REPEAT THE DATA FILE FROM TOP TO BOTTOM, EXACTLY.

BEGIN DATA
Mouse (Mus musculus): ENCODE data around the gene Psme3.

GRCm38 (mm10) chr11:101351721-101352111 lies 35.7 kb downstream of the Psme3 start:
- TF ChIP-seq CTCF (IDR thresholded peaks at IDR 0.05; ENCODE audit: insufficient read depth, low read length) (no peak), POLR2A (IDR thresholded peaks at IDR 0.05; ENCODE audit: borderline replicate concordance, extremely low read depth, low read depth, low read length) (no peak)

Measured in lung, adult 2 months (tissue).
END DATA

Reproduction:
Mouse (Mus musculus): ENCODE data around the gene Psme3.

GRCm38 (mm10) chr11:101351721-101352111 lies 35.7 kb downstream of the Psme3 start:
- TF ChIP-seq CTCF (IDR thresholded peaks at IDR 0.05; ENCODE audit: insufficient read depth, low read length) (no peak), POLR2A (IDR thresholded peaks at IDR 0.05; ENCODE audit: borderline replicate concordance, extremely low read depth, low read depth, low read length) (no peak)

Measured in lung, adult 2 months (tissue).